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Jack Eichel didn’t disappoint in the preseason, finishing with six points in four games, including two shorthanded goals.

Tonight in Buffalo, his NHL career will start for real when the Sabres host the Ottawa Senators in regular-season action.

“It’s something I’ve dreamed of my whole life, stepping foot on that ice and making the NHL,” Eichel said, per NHL.com. “It’s kind of been a whirlwind, but you’re finally playing hockey for a living and everything you’ve done your whole life is to get to this point. It’s pretty special.”

The 18-year-old’s debut was front-page news this morning in Buffalo, where the Sabres have been among the NHL’s worst teams since last making the playoffs in 2010-11.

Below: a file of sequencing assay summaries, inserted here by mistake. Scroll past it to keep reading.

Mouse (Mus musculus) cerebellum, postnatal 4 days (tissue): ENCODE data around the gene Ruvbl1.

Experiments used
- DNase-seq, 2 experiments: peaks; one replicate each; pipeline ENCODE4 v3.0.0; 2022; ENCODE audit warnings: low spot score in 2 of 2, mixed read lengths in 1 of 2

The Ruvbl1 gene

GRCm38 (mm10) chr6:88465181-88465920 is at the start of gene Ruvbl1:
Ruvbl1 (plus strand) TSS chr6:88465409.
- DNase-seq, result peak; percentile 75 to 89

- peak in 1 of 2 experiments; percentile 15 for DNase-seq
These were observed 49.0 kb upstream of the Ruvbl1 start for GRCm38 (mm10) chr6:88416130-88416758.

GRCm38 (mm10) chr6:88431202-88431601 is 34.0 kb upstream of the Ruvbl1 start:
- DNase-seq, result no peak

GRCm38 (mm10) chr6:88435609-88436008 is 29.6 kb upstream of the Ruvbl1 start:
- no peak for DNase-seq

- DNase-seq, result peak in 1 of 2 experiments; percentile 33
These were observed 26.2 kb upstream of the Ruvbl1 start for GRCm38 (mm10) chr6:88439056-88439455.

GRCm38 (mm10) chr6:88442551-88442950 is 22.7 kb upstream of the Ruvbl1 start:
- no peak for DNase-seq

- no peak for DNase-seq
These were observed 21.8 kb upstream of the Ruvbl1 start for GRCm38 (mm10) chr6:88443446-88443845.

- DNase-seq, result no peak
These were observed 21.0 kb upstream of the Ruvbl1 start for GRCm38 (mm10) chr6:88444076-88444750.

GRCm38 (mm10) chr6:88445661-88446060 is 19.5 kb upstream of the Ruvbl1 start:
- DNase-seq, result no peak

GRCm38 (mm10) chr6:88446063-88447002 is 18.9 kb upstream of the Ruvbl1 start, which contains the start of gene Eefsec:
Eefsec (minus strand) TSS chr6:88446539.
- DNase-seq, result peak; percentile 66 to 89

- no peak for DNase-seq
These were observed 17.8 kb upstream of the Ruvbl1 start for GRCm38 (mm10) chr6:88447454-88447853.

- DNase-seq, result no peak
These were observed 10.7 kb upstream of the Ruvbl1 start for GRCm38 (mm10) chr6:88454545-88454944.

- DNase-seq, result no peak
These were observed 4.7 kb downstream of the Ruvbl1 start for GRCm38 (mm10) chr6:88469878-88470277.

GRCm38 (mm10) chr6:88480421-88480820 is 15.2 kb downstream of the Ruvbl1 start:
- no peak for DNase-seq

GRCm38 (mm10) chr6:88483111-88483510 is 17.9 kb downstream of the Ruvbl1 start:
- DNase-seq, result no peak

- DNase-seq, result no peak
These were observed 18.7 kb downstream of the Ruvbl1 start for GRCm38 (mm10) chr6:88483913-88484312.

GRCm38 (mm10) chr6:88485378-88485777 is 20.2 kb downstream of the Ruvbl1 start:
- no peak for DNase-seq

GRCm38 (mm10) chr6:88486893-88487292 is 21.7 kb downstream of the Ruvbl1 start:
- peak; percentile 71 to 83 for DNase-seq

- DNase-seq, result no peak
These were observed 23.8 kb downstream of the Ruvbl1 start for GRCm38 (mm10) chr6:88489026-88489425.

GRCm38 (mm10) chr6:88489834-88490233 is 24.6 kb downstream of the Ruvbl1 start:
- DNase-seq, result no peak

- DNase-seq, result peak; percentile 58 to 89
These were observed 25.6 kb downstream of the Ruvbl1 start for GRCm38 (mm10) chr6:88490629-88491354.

Eichel front page

Granted, even with the additions of Eichel, Ryan O'Reilly, Evander Kane, Robin Lehner and Cody Franson, expectations for 2015-16 remain modest for the new-look Sabres. Certainly, a spot in the playoffs would count as a surprise.

But for the fans of a team that’s barely possessed the puck the past couple of years, it’s night and day.

“People are excited,” GM Tim Murray said earlier this week. “It’s great. They think we’ve improved, and there’s a real positive vibe, I believe.

“That’s what I said to our coaches, ‘I want everybody to be positive. I’m the only guy in the organization allowed to be negative.’ That’s the way I wanted it. If I’m the most negative guy in the city about the team, that’s pretty good.”